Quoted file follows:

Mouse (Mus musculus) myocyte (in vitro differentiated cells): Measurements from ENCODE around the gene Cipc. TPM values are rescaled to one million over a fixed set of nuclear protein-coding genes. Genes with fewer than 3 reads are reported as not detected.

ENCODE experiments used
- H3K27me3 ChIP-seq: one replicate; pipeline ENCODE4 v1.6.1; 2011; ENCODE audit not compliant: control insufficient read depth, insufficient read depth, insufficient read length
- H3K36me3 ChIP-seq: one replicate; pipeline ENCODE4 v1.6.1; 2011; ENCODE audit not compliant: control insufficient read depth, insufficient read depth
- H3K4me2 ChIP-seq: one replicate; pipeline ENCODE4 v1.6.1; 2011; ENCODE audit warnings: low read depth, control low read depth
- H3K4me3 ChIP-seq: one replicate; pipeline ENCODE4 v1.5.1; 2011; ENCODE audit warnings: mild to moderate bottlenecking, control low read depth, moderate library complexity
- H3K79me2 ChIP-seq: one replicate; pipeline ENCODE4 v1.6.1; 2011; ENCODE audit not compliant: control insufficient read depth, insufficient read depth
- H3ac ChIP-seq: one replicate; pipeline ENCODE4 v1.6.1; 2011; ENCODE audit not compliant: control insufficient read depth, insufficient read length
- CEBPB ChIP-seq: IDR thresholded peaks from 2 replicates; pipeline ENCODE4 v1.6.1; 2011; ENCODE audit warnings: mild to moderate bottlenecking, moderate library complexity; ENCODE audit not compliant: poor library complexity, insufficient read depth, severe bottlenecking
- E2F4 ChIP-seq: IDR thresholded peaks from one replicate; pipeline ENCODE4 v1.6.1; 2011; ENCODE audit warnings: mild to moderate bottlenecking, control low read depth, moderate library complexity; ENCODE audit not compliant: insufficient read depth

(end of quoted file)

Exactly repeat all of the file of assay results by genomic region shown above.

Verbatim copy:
Mouse (Mus musculus) myocyte (in vitro differentiated cells): Measurements from ENCODE around the gene Cipc. TPM values are rescaled to one million over a fixed set of nuclear protein-coding genes. Genes with fewer than 3 reads are reported as not detected.

ENCODE experiments used
- H3K27me3 ChIP-seq: one replicate; pipeline ENCODE4 v1.6.1; 2011; ENCODE audit not compliant: control insufficient read depth, insufficient read depth, insufficient read length
- H3K36me3 ChIP-seq: one replicate; pipeline ENCODE4 v1.6.1; 2011; ENCODE audit not compliant: control insufficient read depth, insufficient read depth
- H3K4me2 ChIP-seq: one replicate; pipeline ENCODE4 v1.6.1; 2011; ENCODE audit warnings: low read depth, control low read depth
- H3K4me3 ChIP-seq: one replicate; pipeline ENCODE4 v1.5.1; 2011; ENCODE audit warnings: mild to moderate bottlenecking, control low read depth, moderate library complexity
- H3K79me2 ChIP-seq: one replicate; pipeline ENCODE4 v1.6.1; 2011; ENCODE audit not compliant: control insufficient read depth, insufficient read depth
- H3ac ChIP-seq: one replicate; pipeline ENCODE4 v1.6.1; 2011; ENCODE audit not compliant: control insufficient read depth, insufficient read length
- CEBPB ChIP-seq: IDR thresholded peaks from 2 replicates; pipeline ENCODE4 v1.6.1; 2011; ENCODE audit warnings: mild to moderate bottlenecking, moderate library complexity; ENCODE audit not compliant: poor library complexity, insufficient read depth, severe bottlenecking
- E2F4 ChIP-seq: IDR thresholded peaks from one replicate; pipeline ENCODE4 v1.6.1; 2011; ENCODE audit warnings: mild to moderate bottlenecking, control low read depth, moderate library complexity; ENCODE audit not compliant: insufficient read depth